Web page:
Water Wars and Bottle Battles

By Nityanand Jayaraman
India Resource Center
May 24, 2005

Gangaikondan, Tamil Nadu, South India: A proposal by South India Bottling Company Private Limited (SIBCL) - a Coca-Cola franchisee - to set up a Rs. 280 million (US$ 6,500,000) soft-drinks unit in Gangaikondan village of Tirunelveli district in southern Tamil Nadu has run into trouble. Many local residents, political parties and environmentalists have raised concerns that the water-intensive plant will deplete and contaminate groundwater, and draw from Tamiraparani river that cannot fully meet even drinking water and agricultural needs of local communities. Coca-Cola's reputation in Plachimada, Kerala, Mehdiganj in Uttar Pradesh, Kala Dera in Rajasthan and nearby Sivagangai -- where Dalit and indigenous communities have been pitched in battle against Coca-Cola over the depletion of groundwater and pollution by its bottling units -- has fuelled suspicion of the proposed plant. Research by the India Resource Center revealed a number of discrepancies and misinformation in SIBCL's public statements regarding its water usage and daily production.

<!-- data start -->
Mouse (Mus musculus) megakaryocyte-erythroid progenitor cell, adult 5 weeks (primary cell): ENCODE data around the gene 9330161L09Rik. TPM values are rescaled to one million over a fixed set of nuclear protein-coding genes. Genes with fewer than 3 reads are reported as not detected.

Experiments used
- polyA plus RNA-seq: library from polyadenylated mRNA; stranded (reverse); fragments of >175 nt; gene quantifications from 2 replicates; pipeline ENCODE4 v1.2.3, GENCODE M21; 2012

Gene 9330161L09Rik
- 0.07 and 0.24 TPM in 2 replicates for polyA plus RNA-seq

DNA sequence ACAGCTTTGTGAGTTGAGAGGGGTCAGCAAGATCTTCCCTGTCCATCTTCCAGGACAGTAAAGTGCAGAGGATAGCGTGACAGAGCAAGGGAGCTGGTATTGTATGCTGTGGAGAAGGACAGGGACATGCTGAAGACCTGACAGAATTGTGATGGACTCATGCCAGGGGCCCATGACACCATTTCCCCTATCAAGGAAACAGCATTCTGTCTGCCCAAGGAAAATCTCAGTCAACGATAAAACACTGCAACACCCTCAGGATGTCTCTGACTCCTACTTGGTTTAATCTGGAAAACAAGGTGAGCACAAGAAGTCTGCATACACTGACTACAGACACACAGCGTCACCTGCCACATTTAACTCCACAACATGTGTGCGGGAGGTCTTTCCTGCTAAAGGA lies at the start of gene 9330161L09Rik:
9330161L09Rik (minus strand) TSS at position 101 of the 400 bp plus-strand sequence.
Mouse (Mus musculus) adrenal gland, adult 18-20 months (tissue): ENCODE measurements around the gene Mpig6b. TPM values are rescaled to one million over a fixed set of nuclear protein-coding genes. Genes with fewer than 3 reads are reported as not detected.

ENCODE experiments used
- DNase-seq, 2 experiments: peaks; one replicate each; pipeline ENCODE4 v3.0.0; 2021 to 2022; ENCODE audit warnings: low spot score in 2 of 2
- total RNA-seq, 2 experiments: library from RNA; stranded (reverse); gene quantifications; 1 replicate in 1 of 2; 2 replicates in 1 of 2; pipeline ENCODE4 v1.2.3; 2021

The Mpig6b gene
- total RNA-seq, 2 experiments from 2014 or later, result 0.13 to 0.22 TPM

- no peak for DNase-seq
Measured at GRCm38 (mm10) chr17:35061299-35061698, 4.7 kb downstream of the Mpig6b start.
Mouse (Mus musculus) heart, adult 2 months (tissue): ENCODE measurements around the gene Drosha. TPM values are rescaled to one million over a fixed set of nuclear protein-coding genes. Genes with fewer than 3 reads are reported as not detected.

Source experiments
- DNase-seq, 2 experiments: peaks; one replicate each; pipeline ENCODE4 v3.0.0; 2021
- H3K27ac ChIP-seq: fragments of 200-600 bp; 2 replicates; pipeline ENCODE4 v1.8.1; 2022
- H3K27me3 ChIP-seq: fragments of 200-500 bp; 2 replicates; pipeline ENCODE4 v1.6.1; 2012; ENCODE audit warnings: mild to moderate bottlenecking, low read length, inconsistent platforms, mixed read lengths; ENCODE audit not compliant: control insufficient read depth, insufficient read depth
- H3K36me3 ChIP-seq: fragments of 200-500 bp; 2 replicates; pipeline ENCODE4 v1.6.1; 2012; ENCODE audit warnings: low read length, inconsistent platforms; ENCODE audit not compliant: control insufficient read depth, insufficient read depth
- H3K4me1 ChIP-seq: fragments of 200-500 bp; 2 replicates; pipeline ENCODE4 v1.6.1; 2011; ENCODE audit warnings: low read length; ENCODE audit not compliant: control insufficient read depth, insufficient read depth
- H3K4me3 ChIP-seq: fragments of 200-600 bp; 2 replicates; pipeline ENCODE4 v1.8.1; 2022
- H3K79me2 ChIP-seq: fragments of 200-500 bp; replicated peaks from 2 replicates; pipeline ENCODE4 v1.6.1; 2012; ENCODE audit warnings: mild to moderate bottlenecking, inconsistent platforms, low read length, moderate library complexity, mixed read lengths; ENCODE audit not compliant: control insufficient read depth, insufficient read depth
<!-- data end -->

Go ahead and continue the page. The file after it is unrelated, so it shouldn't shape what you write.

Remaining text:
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SIBCL is keen to distance itself from Coca-Cola and its controversial track record. "We're not Coca-Cola. We're a franchisee. It is totally South Indian owned, and we're bringing in the money. Coca-Cola will merely provide the technology," says J. Ramamoorthy, SIBCL's executive director. But locally, and even among SIPCOT and Pollution Control Board officials, the project is referred to as the "Coca-Cola company."

A section of local residents, particularly elected members of local governments have extended their support to the company. They argue that the company will bring much-needed jobs and boost the local economy. Company spokespersons go one step further to say that if the company runs into trouble here, other investors will refuse to set up in Gangaikondan.